Blood Counts & Differentials
WBC (white blood cell count): nl=3.2 - 9.8
(leukopenia): autoimmune, bone marrow dysfunction, dilutional, hairy cell leukemia
(leukocytosis): acute phase reactant, bacterial infection, Hodgkin's disease, CML, ALL, AML
Hgb (hemoglobin): nl =13-17 =12-15
blood loss, anemia
hemoconcentration, dehydration, polycythemia vera, COPD
Hct (hematocrit): nl =39-49% =33-43%
blood loss, anemia
polycythemia vera, smoking, COPD, dehydration, hypovolemia.
(thrombocytopenia): SLE, heparin, NSAIDs, ITP, DIC, sepsis, marrow dysfunction, transfusion reaction, B12/folate deficiency, dilutional, ALL, AML.
(thrombocytosis): acute phase reactant (with infection). neoplasms, CML, polycythemia vera, postpartum, hemorrhage, hemophilia, iron deficiency, pancreatitis, cirrhosis.
N / (B) / L / M / B / E
|| in bacterial infection, demargination (acute phase reactant)|
in drugs (chemoTx), pancytopenias, malnutrition
|Bands:||only reported if present - indicate acute infection if 3% or greater|
|| in active or recent viral infection|
in HIV, SLE
|Monocytes:|| in wound healing (macrophages), infection (antigen presenters)|
|Basophils:||I have no idea what these are for.|
|Eosinophils:|| in fungal infection, allergic reaction|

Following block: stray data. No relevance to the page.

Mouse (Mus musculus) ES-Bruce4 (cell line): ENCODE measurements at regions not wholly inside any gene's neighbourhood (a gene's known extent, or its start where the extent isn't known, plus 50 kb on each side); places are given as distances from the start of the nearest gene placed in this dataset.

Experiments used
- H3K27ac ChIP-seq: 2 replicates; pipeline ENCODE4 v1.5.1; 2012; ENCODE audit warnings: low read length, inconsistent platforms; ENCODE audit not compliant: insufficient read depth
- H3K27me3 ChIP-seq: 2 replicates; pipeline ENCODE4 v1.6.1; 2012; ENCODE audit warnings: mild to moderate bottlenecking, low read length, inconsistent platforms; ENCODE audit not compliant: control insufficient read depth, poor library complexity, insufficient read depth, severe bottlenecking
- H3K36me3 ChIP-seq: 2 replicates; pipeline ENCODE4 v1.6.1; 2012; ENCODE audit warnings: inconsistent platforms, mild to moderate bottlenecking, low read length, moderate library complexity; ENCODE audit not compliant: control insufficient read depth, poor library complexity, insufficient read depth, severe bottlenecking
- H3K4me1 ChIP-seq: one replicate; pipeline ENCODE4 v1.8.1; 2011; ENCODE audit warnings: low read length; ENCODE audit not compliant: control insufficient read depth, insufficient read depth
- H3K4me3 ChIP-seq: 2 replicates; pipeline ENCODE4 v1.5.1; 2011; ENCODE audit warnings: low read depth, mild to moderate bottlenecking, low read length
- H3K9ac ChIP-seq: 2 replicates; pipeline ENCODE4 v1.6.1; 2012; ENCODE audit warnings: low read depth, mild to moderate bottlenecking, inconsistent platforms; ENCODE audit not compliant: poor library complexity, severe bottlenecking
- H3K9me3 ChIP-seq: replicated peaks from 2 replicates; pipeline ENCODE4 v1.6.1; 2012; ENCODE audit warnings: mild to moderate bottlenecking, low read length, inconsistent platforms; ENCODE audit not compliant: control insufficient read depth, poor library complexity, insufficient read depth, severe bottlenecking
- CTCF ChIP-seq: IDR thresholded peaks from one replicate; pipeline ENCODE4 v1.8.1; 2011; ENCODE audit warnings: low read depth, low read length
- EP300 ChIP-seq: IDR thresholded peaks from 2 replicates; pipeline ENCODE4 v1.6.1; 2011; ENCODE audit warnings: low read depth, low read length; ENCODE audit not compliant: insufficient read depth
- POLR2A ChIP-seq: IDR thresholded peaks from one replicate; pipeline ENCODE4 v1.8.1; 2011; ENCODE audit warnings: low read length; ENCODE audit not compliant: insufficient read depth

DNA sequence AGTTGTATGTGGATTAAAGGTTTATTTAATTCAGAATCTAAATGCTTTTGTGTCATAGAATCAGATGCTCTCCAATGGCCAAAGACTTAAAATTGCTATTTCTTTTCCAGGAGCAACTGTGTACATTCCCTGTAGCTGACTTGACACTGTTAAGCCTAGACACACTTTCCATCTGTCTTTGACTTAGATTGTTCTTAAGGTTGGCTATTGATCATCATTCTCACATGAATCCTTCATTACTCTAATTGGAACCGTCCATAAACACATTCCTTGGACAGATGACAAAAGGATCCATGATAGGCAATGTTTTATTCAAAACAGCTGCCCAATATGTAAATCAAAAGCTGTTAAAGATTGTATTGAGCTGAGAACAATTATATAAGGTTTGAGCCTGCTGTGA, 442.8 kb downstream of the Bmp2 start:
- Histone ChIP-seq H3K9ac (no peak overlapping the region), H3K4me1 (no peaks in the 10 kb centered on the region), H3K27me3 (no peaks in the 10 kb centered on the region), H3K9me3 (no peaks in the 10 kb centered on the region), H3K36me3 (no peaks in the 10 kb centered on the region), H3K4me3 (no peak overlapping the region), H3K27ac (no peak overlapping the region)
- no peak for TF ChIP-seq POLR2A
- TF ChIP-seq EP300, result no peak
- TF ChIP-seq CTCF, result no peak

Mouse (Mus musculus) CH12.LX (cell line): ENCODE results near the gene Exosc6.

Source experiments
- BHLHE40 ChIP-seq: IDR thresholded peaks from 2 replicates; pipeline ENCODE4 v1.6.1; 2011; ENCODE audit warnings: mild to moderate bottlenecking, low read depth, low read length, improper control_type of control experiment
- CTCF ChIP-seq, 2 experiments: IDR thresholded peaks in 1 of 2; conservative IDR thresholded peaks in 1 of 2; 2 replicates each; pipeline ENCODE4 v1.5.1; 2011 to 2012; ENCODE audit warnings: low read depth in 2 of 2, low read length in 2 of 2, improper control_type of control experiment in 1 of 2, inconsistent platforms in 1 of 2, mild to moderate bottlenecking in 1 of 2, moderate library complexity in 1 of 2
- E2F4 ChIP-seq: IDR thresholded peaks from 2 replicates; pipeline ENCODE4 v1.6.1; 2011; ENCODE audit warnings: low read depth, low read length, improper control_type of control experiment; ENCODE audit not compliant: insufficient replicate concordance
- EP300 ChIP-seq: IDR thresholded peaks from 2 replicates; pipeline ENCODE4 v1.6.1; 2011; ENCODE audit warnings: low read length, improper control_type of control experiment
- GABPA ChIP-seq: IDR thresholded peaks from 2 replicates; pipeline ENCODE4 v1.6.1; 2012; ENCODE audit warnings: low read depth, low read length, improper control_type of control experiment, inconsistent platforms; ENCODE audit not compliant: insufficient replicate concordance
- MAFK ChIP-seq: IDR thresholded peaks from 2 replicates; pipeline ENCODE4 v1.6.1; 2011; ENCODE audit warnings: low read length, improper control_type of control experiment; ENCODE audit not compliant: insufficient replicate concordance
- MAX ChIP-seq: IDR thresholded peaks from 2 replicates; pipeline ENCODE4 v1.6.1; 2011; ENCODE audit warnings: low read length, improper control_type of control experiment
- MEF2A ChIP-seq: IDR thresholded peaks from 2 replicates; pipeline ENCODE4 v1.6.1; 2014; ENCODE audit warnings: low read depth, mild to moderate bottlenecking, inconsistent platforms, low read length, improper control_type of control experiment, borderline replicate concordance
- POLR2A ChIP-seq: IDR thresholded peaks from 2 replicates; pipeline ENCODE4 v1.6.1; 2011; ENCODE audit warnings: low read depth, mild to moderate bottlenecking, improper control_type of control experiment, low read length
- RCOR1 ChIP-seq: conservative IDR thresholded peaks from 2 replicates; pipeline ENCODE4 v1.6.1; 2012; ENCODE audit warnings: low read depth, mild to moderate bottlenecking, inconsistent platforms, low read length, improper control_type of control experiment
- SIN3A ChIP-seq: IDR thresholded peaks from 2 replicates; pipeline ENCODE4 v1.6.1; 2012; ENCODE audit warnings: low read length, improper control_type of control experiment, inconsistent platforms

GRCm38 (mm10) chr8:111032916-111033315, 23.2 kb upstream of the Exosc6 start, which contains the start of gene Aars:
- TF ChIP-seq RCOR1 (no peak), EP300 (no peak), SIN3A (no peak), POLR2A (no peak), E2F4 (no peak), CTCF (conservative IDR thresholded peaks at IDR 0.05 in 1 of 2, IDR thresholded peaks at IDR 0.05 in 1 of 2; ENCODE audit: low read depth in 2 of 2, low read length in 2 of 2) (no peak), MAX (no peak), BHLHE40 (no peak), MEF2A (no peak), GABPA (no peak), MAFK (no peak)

aka "What the hell is a poikylocyte?"
- Acanthocytes: red cells with sharp irregular spicules: found in severe liver disease.
- Anisocytosis: normally red cells are all about the same size and shape. Unusual variation in size is anisocytosis.
- Basophilic stippling: round or irregular blue granules. Found in lead poisoning and hemolytic states.
- Burr cells: red cells covered with short uniform spicules. Found in severe uremia, hemolytic states.
- Crenated cells: See Burr cells.
- Echinocytes: See Burr cells.
- Elliptocytes: oval shaped red cells - found in some hemolytic states. May be hereditary.
- Heinz bodies: red cell inclusions representing precipitation of denatured hemoglobin. Found in association with unstable hemoglobin (hemoglobinopathies and some drug related hemolytic anemias). Demonstrated by supravital stains. Not seen in routine Wright stained smears.
- Helmet cells: resemble helmets and are attributed to the passage of red cells over fibrin strands in capillaries; are found in disseminated intravascular coagulation.
- Howell-Jolly bodies: red cells containing small nuclear fragments. Found in post-splenectomy states.
- Pappenheimer bodies: red cell inclusions representing hemosiderin granules. Are suspected in Wright stain smears when present as granules but are definitely identified by special (Prussian blue) stain for iron. Found in sideroblastic anemias.
- Poikilocytosis: excessive variation in red cell shape.
- Schistocytes: irregular fragments of red cells. Indicates red cell destruction.
- Spherocytes: normally red cells are biconcave discs. Spherical red cells are found in hereditary spherocytosis and some immune hemolytic anemias.
- Stomatocytes: red cells with central clear area in the shape of a slit or "mouth". Found in some congenital hemolytic anemias and in acquired liver disease.
- Target cells: these are thin red cells found in thalassemia and chronic liver disease. They have a red bull's eye center surrounded by a clear area followed by another red ring.